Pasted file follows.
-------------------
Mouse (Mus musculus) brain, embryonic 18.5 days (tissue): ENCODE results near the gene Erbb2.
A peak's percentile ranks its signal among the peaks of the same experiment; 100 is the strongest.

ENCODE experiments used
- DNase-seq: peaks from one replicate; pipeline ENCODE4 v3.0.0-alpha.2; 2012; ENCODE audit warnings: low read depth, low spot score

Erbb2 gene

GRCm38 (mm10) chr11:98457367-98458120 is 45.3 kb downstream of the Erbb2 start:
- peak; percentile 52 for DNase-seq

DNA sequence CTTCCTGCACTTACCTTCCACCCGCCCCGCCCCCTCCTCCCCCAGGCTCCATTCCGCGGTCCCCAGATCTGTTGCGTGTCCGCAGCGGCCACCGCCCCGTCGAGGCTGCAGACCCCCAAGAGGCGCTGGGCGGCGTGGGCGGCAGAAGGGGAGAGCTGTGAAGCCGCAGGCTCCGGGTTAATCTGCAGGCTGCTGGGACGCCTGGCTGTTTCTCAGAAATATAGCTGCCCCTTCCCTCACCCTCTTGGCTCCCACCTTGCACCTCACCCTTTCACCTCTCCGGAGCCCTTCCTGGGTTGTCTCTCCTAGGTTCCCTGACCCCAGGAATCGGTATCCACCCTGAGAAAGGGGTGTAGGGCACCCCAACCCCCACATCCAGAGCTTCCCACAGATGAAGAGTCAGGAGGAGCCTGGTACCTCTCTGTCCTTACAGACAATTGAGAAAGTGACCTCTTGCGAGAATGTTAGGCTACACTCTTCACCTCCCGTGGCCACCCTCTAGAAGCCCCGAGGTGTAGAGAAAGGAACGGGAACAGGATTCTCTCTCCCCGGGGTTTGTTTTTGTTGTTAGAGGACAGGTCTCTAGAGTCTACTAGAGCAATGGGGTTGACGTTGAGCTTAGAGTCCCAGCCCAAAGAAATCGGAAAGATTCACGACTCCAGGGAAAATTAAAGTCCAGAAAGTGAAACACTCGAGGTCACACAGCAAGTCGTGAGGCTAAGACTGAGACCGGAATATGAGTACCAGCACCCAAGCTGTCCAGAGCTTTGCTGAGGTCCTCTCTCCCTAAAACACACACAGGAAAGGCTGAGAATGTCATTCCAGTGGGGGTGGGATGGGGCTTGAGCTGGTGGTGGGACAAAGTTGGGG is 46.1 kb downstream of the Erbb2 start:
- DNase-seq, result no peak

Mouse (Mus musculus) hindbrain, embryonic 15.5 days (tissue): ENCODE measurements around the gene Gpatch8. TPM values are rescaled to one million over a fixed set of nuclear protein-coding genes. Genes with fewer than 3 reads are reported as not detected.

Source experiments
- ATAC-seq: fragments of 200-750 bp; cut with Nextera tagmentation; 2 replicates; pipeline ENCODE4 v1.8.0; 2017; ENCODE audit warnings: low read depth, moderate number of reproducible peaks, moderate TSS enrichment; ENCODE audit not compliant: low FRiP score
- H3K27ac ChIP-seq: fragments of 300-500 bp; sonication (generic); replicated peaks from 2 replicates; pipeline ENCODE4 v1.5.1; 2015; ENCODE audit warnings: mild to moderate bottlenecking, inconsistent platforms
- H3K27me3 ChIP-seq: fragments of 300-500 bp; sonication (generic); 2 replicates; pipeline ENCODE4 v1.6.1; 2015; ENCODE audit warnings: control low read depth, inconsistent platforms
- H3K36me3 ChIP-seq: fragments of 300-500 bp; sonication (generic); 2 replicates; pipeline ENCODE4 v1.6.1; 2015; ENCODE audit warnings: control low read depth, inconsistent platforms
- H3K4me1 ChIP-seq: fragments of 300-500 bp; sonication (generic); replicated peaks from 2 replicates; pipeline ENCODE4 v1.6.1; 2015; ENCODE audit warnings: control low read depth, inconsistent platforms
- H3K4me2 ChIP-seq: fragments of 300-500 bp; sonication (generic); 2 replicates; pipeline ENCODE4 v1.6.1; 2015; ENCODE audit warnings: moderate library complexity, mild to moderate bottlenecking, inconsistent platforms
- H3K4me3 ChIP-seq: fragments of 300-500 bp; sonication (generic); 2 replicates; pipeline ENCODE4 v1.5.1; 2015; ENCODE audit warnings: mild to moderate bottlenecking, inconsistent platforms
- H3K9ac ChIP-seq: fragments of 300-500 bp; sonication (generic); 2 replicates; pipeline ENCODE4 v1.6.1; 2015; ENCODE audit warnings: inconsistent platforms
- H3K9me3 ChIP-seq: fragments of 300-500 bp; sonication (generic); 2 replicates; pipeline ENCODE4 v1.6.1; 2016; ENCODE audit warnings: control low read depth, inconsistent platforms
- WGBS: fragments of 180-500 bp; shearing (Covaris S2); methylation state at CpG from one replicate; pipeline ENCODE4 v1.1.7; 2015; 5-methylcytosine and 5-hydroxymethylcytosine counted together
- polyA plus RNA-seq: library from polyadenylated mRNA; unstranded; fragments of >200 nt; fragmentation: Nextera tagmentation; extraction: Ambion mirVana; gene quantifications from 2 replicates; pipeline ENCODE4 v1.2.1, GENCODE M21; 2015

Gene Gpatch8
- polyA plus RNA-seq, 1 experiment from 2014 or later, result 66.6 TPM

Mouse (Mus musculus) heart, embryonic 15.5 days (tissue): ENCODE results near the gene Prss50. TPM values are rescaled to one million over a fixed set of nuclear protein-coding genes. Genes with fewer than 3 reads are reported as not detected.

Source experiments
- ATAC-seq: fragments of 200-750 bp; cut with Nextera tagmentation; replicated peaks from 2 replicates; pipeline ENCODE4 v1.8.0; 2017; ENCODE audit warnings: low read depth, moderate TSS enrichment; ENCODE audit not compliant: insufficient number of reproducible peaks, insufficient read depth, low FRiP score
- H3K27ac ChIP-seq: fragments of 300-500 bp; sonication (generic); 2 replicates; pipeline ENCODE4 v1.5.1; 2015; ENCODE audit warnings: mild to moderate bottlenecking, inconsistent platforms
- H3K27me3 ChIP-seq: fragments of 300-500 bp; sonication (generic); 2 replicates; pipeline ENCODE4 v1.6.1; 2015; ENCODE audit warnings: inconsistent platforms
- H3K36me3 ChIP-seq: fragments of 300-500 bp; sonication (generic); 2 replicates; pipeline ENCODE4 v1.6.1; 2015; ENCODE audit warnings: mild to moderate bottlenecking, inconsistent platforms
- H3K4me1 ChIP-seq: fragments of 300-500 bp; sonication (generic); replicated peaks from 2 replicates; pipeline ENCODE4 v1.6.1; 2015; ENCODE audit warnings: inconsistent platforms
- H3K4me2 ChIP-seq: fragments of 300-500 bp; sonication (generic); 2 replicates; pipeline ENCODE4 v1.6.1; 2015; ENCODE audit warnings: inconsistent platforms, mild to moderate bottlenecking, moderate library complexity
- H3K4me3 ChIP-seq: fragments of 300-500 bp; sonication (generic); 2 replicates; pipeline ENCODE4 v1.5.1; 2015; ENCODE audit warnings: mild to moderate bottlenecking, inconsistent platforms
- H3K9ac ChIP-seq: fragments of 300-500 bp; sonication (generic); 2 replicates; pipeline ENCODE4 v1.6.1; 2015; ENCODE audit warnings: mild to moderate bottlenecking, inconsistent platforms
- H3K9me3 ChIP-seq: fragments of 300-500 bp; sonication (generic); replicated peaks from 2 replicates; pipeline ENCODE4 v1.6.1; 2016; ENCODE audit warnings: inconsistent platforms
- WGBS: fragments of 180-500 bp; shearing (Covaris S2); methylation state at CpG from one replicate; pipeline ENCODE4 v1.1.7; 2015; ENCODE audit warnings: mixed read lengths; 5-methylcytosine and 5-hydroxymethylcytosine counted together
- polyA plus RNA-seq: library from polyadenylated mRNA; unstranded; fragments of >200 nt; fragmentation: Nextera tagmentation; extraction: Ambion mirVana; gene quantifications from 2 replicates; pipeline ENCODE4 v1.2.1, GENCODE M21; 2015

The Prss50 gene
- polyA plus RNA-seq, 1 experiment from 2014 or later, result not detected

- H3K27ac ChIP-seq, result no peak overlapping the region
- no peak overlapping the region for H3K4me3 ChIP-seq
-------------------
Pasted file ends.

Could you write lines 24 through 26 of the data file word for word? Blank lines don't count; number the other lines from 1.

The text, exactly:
- polyA plus RNA-seq, 1 experiment from 2014 or later, result 66.6 TPM

Mouse (Mus musculus) heart, embryonic 15.5 days (tissue): ENCODE results near the gene Prss50. TPM values are rescaled to one million over a fixed set of nuclear protein-coding genes. Genes with fewer than 3 reads are reported as not detected.

Source experiments